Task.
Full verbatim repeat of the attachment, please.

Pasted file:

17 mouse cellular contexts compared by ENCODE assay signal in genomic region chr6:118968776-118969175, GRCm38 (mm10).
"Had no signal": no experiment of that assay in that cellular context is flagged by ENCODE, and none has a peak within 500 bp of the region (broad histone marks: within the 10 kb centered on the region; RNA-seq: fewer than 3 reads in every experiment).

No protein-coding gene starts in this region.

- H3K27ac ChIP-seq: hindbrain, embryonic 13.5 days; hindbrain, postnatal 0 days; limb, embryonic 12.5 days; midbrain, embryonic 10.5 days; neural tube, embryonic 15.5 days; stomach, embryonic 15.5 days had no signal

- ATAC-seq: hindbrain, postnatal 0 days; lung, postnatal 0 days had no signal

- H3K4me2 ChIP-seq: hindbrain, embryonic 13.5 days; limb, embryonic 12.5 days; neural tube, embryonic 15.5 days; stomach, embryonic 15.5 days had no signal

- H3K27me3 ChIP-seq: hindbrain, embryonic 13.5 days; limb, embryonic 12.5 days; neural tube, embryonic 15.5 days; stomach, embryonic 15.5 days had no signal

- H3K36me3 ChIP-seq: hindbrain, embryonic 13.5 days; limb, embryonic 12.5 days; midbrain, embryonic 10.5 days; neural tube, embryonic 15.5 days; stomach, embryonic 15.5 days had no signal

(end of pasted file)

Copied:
17 mouse cellular contexts compared by ENCODE assay signal in genomic region chr6:118968776-118969175, GRCm38 (mm10).
"Had no signal": no experiment of that assay in that cellular context is flagged by ENCODE, and none has a peak within 500 bp of the region (broad histone marks: within the 10 kb centered on the region; RNA-seq: fewer than 3 reads in every experiment).

No protein-coding gene starts in this region.

- H3K27ac ChIP-seq: hindbrain, embryonic 13.5 days; hindbrain, postnatal 0 days; limb, embryonic 12.5 days; midbrain, embryonic 10.5 days; neural tube, embryonic 15.5 days; stomach, embryonic 15.5 days had no signal

- ATAC-seq: hindbrain, postnatal 0 days; lung, postnatal 0 days had no signal

- H3K4me2 ChIP-seq: hindbrain, embryonic 13.5 days; limb, embryonic 12.5 days; neural tube, embryonic 15.5 days; stomach, embryonic 15.5 days had no signal

- H3K27me3 ChIP-seq: hindbrain, embryonic 13.5 days; limb, embryonic 12.5 days; neural tube, embryonic 15.5 days; stomach, embryonic 15.5 days had no signal

- H3K36me3 ChIP-seq: hindbrain, embryonic 13.5 days; limb, embryonic 12.5 days; midbrain, embryonic 10.5 days; neural tube, embryonic 15.5 days; stomach, embryonic 15.5 days had no signal